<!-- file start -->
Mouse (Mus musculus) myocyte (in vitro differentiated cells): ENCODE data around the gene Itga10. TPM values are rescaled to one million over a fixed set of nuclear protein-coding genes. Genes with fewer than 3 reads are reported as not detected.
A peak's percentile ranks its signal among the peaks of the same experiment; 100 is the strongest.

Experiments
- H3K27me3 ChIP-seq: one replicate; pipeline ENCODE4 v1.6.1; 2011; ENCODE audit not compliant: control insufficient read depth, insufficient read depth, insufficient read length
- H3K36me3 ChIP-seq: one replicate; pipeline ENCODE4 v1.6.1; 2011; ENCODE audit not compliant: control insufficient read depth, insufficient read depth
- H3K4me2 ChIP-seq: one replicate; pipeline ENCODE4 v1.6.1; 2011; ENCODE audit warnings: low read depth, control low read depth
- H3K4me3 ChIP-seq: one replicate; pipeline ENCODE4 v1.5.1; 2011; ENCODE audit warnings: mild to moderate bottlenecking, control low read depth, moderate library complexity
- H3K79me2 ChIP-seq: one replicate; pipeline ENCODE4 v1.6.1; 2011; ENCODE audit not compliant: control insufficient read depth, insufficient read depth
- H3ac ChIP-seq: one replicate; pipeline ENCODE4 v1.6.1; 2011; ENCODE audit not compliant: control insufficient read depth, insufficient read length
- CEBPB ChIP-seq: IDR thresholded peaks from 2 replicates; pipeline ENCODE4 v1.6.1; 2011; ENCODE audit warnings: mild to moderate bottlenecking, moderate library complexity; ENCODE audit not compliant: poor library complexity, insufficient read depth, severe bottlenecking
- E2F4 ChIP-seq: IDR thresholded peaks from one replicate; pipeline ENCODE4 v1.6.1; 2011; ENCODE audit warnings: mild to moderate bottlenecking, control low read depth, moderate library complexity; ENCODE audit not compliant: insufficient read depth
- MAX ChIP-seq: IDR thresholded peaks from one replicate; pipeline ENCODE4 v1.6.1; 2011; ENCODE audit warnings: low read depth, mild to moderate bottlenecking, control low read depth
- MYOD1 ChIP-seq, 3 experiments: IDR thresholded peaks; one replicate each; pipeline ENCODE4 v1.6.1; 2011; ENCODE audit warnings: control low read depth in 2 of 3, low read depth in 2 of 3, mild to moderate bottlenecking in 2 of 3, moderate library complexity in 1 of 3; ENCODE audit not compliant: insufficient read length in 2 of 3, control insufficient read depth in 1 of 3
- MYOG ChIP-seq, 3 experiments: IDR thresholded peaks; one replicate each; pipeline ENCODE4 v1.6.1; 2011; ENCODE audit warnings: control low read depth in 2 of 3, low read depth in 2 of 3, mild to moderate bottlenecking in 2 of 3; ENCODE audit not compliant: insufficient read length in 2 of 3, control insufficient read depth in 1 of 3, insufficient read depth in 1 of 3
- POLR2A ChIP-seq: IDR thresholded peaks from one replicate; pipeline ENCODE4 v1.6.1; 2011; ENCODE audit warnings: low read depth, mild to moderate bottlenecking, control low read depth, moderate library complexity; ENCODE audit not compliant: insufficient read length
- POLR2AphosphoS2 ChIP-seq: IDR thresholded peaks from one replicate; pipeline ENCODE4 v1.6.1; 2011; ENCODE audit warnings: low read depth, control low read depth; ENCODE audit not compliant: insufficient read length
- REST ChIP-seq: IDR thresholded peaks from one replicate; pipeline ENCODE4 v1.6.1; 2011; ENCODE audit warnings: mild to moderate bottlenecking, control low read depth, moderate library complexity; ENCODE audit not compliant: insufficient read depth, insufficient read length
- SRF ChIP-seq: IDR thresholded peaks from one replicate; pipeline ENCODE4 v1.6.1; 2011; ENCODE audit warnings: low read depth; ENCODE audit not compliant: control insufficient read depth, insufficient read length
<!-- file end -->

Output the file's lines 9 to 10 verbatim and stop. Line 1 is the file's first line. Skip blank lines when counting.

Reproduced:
- H3ac ChIP-seq: one replicate; pipeline ENCODE4 v1.6.1; 2011; ENCODE audit not compliant: control insufficient read depth, insufficient read length
- CEBPB ChIP-seq: IDR thresholded peaks from 2 replicates; pipeline ENCODE4 v1.6.1; 2011; ENCODE audit warnings: mild to moderate bottlenecking, moderate library complexity; ENCODE audit not compliant: poor library complexity, insufficient read depth, severe bottlenecking